Marcus Fenix doesn’t come across as a particularly complex character. His bombastic attitude and beefy proportions complement the type of game he inhabits. He is, however, an imposing character and the Gears of War series stands as one of the giants of this console generation. The games symbolizes important trends of the last few years, offering a look at conventions that shaped the medium as well as glimpses of what the future might hold. Certainly, Gears‘s successes are impressive and their characters have become iconic, but Gears of War 3 has revealed a deeper metaphorical layer underneath its characters’ bravado. As important as Marcus and the rest of his crew were, their uncertain future acts as an allegory of the Gears series and its uncertain future.
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Y’know, I was terribly amused by the parody of the long term grind (that which is necessitated by the turn-based role playing game genre in general) in Half-Minute Hero. Half-Minute Hero more or less does what it suggests by boiling the time consuming “play” of that genre into the shortest character development of a role playing hero possible.
Gone, in that game, is the necessity for spending hours just killing, killing, killing in order to get strong enough to advance the plot by beating the next big boss in a dungeon. Indeed, while I whiled away many an hour playing JRPGs as a kid and as a teenager, these were not games that required much skill or even intellectual acumen. Winning a battle required pressing a button in a menu to “Attack” and then healing once in awhile if a member of your party was in the danger zone in terms of their hit points. All the “skill” required by a boatload of turn-based RPGs is simply just persistence (and that’s really a character trait, not a skill, right?).
This is partly why I tend to avoid turn-based RPGs these days—as my own “persistence” has evolved into simple “impatience” as I have aged alongside the genre.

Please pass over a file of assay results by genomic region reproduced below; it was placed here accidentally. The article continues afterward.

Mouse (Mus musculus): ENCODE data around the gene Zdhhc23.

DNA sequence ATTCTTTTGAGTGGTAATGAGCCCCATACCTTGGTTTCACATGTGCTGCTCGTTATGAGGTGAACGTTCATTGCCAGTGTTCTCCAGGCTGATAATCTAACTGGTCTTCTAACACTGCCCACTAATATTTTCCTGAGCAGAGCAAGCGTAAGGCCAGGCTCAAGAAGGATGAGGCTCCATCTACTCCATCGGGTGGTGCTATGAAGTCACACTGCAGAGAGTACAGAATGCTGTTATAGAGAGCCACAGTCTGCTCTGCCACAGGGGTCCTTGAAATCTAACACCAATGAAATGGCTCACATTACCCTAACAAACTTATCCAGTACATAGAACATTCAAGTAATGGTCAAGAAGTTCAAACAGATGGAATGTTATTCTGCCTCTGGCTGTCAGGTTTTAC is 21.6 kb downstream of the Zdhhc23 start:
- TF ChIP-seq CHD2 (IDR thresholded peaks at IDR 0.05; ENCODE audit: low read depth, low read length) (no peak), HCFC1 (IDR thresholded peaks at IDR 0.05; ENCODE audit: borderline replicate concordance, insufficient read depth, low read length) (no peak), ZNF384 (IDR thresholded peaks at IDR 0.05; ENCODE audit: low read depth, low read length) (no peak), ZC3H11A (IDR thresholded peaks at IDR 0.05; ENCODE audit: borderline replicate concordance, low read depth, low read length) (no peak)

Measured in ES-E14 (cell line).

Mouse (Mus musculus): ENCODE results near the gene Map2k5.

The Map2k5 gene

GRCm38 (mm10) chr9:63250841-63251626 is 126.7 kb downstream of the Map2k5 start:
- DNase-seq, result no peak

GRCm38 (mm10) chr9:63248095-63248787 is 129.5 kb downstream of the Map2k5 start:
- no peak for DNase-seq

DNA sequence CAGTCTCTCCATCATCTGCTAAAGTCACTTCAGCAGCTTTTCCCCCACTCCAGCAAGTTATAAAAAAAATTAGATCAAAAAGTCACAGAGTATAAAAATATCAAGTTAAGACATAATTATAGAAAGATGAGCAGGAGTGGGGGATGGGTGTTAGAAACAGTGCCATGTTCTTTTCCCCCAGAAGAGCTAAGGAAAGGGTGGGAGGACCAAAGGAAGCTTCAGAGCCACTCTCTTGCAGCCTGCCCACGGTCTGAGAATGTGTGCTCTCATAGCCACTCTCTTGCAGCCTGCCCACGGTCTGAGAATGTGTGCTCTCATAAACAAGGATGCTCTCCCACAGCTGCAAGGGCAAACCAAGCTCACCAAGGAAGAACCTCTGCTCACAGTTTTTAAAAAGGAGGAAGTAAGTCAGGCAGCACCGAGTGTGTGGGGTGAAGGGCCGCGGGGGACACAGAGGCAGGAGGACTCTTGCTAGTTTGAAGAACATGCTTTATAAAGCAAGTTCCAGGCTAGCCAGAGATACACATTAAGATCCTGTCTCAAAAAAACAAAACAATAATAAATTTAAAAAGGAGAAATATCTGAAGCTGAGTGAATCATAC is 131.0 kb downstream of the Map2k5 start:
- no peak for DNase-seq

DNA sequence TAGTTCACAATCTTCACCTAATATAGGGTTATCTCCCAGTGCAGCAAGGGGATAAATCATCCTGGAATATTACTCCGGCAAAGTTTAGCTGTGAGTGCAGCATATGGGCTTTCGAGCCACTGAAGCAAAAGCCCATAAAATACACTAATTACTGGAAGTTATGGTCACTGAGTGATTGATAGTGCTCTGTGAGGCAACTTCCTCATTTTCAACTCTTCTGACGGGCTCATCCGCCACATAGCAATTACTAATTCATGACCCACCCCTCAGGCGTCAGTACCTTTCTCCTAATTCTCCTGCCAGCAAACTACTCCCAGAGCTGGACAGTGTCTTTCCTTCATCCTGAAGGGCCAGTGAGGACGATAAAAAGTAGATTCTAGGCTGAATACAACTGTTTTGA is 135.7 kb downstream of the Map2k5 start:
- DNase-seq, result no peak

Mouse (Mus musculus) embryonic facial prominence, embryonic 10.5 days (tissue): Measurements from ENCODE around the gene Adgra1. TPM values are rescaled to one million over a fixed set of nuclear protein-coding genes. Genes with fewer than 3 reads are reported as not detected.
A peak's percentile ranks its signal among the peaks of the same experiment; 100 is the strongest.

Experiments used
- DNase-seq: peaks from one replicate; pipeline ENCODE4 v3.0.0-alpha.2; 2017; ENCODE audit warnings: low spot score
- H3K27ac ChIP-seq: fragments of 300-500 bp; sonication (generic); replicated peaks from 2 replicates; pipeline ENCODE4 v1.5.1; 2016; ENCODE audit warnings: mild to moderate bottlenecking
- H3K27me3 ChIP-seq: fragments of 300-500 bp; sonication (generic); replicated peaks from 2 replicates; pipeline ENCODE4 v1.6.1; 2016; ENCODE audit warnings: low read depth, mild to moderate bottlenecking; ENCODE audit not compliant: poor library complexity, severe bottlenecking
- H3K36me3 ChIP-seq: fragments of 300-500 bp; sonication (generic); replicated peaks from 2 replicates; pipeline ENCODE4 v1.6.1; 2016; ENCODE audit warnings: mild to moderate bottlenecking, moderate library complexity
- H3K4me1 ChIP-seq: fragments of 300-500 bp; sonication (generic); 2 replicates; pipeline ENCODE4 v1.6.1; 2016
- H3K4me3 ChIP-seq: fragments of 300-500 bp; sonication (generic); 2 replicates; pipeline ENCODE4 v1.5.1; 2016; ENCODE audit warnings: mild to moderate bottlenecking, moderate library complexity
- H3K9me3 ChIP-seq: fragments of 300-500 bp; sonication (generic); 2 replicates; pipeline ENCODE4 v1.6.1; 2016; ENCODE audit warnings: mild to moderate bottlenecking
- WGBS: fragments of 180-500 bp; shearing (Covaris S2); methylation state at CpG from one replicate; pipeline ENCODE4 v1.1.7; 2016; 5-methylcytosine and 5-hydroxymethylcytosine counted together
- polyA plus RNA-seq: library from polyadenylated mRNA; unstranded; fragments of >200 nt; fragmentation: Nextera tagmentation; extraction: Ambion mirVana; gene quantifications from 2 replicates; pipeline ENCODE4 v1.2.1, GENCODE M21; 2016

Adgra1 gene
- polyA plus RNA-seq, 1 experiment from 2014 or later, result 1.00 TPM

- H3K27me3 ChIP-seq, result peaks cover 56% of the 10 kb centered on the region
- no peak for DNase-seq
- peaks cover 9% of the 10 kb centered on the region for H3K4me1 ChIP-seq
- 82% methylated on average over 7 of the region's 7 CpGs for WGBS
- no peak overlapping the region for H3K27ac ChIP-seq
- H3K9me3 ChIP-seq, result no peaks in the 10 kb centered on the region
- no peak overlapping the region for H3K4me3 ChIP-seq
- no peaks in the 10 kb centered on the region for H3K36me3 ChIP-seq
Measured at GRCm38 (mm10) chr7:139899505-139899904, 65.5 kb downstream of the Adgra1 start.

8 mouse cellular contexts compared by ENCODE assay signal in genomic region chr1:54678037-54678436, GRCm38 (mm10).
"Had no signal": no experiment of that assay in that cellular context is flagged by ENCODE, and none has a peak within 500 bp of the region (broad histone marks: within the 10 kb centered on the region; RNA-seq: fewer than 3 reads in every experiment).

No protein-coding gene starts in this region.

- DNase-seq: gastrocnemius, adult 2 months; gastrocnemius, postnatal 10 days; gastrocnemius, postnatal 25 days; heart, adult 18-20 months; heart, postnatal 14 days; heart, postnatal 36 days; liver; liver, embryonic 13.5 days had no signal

Which is why League of Legends is so very tantalizing and so very compelling when played in short RPG-lite bursts.
So, our Moving Pixels podcast crew spent a couple of weeks playing in fits and starts (well, because that’s the way you have to play social games) the beta version of Sid Meier’s CivWorld.
The game seems an effort to capture a narrower audience of Facebook gamers, a more hardcore crowd, or possibly to introduce casual players to the Civilization universe. We consider the game’s success at doing so and whether or not social games can legitimately appeal to a hardcore audience.
I hadn’t played Deus Ex: Human Revolution for weeks. Considering how much the central narrative revolves around mystery, conspiracy, and corporate intrigue, I resigned myself to suffering through a couple clueless hours before the plot sunk in again. But as the game loaded, I was presented with a pleasant surprise: written recap that I hadn’t really noticed before. The surprise isn’t so much the existence of a recap, but rather how effective yet unobtrusive it manages to be.
Warning: This article contains significant spoilers for Gears of War 3.
Deified heroes and proud warriors flood the shooter genre. The soldiers of Call of Duty, quite literally answering destiny’s call to fight for freedom, wage a relatively justified battle across the franchise’s many theaters of war. Master Chief (and all the Spartans of Halo for that matter) have become god-like. Their trials and exploits have become legend in their expansive worlds. As players, we vainglorious actors are rewarded with praise through achievements and rewards. It comes as a surprise then when Gears of War 3, the finale to one of the biggest shooter franchises on the market, ignores the trend. While Marcus Fenix and the team do share in macho gloating, the cast of Gears of War 3 share more in common with the ragged and exhausted soldiers of Saving Private Ryan or Band of Brothers. There is no glory for gears, no triumphant chorus to proclaim their deeds, and no exultation at all for a war well fought. In Gears 3, the series’s iconic gritty brown-grey aesthetic finally couples with narrative and gameplay to actually tell a truly melancholy and sobering war story.